Fitz - aka Eddie Fitzgerald, the protagonist of the brilliant UK crime drama Cracker, played by Robbie Coltrane. The Brits are so good in producing crime drama that’s poignant and edgy and unpredictable (in addition to Cracker - Prime Suspect, Trial and Retribution, the little known and underrated The Vice...) and far superior to most US cop shows, which tend to be repetitive procedurals, with the exception of Homicide: Life on the Street and The Wire. Jimmy McGovern is a hit and miss as a writer – he can be brilliant or awful – but on Cracker, he was just brilliant. (For awful, see his quasi-historical drama Gunpowder, Treason and Plot. For somewhere in between, see The Lakes.) Fitz is a genius criminal psychologist, with an uneasy working relationship with the police; he’s also an overweight chain-smoker, drinker and gambler with a tumultuous marriage. He’s super-intelligent but can be smug, abrasive and dismissive of people who aren’t particularly smart and who in turn resent him out of their own insecurity (cue a troubled relationship with some of the cops). This kind of genius-antihero with either poor social skills or lack of regard for playing nice (Fitz is definitely the later) has become almost a stereotype on UK and US TV, but with Fitz it works wonderfully. (Besides... I have a thing for those kinds of characters in general.) Robbie Coltrane, playing off actors such as Robert Carlyle (riveting in his breakthrough role), John Simm, Susan Lynch and Christopher Eccleston (in the role of Fitz’ police boss) was incredibly charismatic in the role, which made it believable both when he was breaking the suspects and winning the mind games, and when he was- despite his unconventional looks, i.e. weight, the subject of desire from two women (three, if you count a deranged stalker in one of the stories).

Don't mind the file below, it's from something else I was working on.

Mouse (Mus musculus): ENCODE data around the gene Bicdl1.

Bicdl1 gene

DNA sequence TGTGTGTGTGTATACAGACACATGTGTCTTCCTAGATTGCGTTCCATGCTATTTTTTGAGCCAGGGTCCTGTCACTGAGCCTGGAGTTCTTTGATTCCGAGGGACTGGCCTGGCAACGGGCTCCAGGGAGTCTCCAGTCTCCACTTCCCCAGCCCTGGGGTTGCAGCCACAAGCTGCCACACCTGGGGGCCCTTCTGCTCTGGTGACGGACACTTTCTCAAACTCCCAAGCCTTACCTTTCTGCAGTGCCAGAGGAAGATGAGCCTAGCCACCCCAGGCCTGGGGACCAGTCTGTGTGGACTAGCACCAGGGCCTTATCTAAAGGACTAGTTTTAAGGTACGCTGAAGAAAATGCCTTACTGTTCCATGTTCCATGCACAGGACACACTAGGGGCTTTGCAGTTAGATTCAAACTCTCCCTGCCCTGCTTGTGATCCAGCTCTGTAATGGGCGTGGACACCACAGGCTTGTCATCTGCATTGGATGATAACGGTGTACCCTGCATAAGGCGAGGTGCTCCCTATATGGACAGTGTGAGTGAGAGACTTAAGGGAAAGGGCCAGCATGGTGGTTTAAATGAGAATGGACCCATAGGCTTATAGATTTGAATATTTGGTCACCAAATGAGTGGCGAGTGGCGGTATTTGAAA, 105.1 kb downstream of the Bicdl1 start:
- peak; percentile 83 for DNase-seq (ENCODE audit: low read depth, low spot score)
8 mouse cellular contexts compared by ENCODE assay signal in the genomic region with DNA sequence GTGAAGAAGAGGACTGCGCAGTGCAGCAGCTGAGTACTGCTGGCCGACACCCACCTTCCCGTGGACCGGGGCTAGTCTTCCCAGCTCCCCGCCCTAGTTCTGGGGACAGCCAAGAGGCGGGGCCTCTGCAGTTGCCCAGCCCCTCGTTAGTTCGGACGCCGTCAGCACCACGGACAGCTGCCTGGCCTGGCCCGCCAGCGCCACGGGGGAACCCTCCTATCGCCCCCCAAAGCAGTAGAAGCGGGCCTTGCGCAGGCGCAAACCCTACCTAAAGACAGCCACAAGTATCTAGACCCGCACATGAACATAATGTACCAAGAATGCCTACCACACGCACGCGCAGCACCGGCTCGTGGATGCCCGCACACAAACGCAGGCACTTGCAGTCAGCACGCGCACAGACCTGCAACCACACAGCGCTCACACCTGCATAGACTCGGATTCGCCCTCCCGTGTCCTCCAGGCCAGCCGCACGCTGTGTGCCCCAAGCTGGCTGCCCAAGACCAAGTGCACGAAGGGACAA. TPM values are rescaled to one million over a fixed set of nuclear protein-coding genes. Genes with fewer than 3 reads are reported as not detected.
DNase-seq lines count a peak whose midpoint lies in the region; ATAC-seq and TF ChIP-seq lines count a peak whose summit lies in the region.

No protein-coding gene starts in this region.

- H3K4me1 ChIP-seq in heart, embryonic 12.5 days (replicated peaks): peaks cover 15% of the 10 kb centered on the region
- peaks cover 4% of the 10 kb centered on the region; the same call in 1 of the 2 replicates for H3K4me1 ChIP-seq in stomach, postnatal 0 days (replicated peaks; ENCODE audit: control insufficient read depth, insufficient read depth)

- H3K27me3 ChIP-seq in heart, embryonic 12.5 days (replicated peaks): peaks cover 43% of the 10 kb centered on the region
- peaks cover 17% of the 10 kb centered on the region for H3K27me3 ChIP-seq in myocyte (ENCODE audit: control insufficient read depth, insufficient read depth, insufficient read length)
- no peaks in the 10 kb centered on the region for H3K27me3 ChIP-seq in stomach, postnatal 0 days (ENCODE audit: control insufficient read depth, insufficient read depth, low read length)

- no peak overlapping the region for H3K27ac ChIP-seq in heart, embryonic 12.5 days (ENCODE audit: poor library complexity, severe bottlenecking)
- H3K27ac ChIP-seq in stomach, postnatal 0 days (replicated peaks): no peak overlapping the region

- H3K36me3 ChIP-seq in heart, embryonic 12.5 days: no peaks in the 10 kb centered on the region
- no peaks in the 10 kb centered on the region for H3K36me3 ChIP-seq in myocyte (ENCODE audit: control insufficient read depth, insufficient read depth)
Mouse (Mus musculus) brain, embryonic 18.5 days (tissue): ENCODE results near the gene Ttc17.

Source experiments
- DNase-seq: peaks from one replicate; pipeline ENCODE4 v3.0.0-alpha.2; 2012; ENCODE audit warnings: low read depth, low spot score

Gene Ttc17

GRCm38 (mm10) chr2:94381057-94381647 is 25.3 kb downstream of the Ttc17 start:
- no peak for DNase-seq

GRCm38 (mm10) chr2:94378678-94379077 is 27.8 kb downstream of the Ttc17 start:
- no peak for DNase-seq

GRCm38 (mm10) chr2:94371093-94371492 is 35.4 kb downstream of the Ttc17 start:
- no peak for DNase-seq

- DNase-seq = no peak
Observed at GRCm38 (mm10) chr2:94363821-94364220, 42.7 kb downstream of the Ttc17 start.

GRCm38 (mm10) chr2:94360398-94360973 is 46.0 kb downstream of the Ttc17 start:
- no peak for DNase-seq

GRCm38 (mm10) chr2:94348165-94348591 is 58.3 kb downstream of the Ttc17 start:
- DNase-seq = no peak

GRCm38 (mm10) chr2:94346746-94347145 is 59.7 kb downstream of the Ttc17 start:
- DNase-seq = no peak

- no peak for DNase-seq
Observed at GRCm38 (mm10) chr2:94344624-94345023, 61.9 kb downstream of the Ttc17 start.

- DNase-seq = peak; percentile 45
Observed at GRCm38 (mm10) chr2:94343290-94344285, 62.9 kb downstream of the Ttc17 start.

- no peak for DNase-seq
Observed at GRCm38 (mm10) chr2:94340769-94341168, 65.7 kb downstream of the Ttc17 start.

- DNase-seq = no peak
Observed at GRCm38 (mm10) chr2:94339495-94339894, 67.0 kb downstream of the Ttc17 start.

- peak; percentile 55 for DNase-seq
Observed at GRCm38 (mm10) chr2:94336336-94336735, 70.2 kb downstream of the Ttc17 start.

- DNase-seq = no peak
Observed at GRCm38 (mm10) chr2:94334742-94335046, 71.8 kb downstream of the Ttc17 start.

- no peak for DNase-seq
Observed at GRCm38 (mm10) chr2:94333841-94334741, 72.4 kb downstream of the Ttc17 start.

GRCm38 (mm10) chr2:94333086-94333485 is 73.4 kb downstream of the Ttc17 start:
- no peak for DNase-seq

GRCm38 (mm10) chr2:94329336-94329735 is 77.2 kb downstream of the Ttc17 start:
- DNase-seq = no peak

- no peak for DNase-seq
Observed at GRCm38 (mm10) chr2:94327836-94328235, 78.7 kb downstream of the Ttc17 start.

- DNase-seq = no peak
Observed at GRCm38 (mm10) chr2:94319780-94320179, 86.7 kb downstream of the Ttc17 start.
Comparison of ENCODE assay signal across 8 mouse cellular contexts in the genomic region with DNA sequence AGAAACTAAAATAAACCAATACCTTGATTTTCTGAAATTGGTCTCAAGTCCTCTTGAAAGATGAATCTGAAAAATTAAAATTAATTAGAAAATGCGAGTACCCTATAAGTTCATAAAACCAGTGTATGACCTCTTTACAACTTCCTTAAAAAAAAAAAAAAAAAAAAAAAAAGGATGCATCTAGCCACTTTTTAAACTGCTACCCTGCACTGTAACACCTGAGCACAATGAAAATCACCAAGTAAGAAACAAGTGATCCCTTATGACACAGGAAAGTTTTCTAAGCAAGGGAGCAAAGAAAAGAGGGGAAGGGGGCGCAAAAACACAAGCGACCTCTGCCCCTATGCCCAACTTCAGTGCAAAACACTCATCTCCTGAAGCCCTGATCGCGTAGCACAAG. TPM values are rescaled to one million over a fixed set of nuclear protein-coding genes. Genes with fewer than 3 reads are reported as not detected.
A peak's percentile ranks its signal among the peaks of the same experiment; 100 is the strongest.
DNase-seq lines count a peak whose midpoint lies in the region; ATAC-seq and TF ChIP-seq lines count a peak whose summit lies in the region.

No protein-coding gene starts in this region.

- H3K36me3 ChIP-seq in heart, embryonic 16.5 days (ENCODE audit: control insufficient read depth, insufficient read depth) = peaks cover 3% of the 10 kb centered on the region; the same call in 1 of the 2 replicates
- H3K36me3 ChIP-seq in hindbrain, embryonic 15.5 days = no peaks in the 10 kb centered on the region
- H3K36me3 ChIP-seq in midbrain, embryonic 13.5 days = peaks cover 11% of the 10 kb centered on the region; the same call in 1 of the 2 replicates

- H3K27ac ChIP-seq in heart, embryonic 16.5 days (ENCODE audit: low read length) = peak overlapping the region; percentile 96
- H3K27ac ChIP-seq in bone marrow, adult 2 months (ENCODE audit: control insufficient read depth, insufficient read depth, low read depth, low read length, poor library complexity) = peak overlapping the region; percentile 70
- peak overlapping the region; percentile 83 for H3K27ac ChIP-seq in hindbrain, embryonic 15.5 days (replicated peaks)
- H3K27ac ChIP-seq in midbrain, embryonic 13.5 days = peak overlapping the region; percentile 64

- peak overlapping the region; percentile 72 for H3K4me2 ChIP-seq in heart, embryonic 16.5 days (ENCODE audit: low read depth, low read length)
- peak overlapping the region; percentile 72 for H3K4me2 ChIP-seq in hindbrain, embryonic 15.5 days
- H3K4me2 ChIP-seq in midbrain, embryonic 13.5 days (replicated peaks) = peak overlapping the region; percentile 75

Frank Pembleton - brilliant Baltimore homicide detective from Homicide: Life on the Street, one of my all-time favorite shows, which was annoyingly ignored by the Emmys, but even they had to finally give Andre Braugher an Emmy for his great role as Pembleton. Pembleton was always my favorite character on the show – Bayliss may have been the heart of the show, but Pembleton was its soul, with his unflinching and passionate dedication to justice, which he saw as fighting for those who can’t speak for themselves anymore. The fact that I was almost always taking the same side as he did in every dilemma and supported his views was certainly a big part of the reason why I loved him. The other is that he’s very intelligent, educated (by Jesuits, as he mentions a few times!) and has an intellectual approach to crime-solving, which isn’t typical of cops on US TV (and dare I say, is also a non-stereotypical portrayal of an African American cop), or of typical American heroes. He has absolutely no interest in socializing with people and being „one of the boys“ – not because he’s snobbish, which he really isn’t, but because he’s focused on his job and his family. As I’ve mentioned with Fitz above, I tend to love characters who unashamedly stand out from the crowd, either because of their intelligence or because of their attitude, or both. (I’ve always tended to be indifferent to „everyman“ characters that many people seem to love.) Pembleton is different than many other „brilliant loner“ characters, in that he’s happily married (although the strain of job does eventually takes its toll on him, it’s fortunately not in the cliche „wife whines that he’s never home“ way, but in a much more shocking but realistic way; his wife, played by Braugher’s wife, is actually pretty great and has a career of her own and doesn’t whine or nag about needing her hubby home all the time). Also, he’s not one of the characters with poor social skills or quirks – he just doesn’t particularly care about making friends and socializing with colleagues; he’s focused on job and family. Although, against expectations, his partner Tim Bayliss ends up actually becoming his friend (and the Frankentim friendship/partnership throughout 6+ seasons and one TV movie is one of the most poignant things in the show).